The U.S. is “not anywhere near what [it] should be” on cybersecurity, according to the defense secretary nominee, who cited concerns about cyberattacks on civilian and military infrastructure. [The Hill’s Cory Bennett]

The U.S. must have a “conditions-based withdrawal” from Afghanistan, senators told Carter, who indicated that he would recommend changes to the plan if warranted by the security situation. [The Guardian’s Alan Yuhas]

On Guantanamo transfers, Carter said he would not give into pressure from the White House to step up the pace of releases. [New York Times’ Helene Cooper]

Sen. John McCain is “confident that [Carter] has no influence whatsoever.” During a break in yesterday’s hearing, the Committee chair suggested that Carter’s proposals will be ignored by the White House. [Defense News’ John T. Bennett]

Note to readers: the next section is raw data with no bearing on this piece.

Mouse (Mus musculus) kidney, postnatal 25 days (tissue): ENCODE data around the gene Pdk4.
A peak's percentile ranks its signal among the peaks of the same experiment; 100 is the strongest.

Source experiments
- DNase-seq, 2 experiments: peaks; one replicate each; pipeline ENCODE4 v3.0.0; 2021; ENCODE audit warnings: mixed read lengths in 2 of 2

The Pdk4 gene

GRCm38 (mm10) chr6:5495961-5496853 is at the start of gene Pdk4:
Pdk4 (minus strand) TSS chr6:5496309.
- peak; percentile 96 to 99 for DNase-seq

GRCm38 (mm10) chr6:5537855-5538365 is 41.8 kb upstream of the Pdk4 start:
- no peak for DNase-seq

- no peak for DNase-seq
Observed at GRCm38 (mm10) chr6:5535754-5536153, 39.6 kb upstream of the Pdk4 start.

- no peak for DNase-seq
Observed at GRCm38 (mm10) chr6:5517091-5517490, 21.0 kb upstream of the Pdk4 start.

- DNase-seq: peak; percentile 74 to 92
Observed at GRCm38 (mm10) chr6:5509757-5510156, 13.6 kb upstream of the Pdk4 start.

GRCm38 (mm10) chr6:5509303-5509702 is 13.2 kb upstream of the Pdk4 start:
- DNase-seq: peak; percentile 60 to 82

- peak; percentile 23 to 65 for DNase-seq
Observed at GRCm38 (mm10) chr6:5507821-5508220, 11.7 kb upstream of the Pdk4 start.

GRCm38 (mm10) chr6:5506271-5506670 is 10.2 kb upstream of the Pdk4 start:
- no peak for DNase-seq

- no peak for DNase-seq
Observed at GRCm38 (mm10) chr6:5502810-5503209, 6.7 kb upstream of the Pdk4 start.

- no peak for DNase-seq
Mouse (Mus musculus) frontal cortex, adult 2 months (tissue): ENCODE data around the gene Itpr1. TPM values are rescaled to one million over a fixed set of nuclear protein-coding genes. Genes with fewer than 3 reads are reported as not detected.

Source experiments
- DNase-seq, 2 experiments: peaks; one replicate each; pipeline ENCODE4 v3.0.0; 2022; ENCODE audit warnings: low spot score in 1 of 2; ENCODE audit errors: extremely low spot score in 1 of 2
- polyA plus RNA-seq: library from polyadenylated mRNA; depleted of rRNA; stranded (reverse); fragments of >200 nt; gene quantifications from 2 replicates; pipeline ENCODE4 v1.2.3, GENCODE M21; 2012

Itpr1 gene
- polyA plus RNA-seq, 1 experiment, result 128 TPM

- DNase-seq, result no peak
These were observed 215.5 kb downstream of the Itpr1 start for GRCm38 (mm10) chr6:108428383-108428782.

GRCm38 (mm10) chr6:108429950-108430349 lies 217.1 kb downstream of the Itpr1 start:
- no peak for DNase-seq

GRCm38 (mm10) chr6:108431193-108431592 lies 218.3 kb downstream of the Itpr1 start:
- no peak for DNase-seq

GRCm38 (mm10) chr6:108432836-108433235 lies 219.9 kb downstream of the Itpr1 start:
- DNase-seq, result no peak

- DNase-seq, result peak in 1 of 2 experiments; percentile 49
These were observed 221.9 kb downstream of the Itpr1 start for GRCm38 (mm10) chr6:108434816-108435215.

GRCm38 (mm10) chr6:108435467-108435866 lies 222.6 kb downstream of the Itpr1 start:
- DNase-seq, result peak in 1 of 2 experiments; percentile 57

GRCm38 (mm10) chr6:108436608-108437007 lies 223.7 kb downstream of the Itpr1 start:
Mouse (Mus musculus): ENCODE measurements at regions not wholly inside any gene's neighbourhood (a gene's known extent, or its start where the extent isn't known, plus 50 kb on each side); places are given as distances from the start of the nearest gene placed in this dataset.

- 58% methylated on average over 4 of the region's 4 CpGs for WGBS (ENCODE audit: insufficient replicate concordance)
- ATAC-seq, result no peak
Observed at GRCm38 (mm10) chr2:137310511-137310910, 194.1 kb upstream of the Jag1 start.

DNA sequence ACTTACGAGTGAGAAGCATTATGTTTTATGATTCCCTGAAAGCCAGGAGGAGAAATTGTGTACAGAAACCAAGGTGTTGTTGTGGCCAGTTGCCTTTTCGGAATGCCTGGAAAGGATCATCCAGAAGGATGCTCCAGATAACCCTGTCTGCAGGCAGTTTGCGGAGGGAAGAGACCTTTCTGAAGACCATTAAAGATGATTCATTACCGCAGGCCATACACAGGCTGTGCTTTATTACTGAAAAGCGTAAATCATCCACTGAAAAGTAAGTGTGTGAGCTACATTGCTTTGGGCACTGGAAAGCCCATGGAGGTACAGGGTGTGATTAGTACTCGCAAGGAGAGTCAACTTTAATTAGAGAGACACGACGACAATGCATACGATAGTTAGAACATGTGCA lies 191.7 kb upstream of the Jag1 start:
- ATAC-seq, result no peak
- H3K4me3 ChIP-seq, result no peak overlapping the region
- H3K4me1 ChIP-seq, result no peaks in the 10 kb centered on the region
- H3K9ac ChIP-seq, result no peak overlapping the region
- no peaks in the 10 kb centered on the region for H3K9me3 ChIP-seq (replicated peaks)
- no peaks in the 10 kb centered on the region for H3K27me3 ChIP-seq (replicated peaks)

The U.S., U.K., and Canadian intelligence agencies are secretly monitoring hackers for access to their information, despite publicly denouncing them as criminals. In some cases the spy agencies obtain information from hackers without notifying the hacking victims of their breached email accounts, according to documents provided by Edward Snowden. [The Intercept’s Glenn Greenwald]

The NSA’s bulk collection of telephone metadata could end if Section 215 of the Patriot Act, set to expire in June, is not extended by Congress, ODNI General Counsel Robert Litt said yesterday. However, Litt suggested that a version of the surveillance program could continue under other legal authorities. [Politico’s Josh Gerstein and Joseph Marks]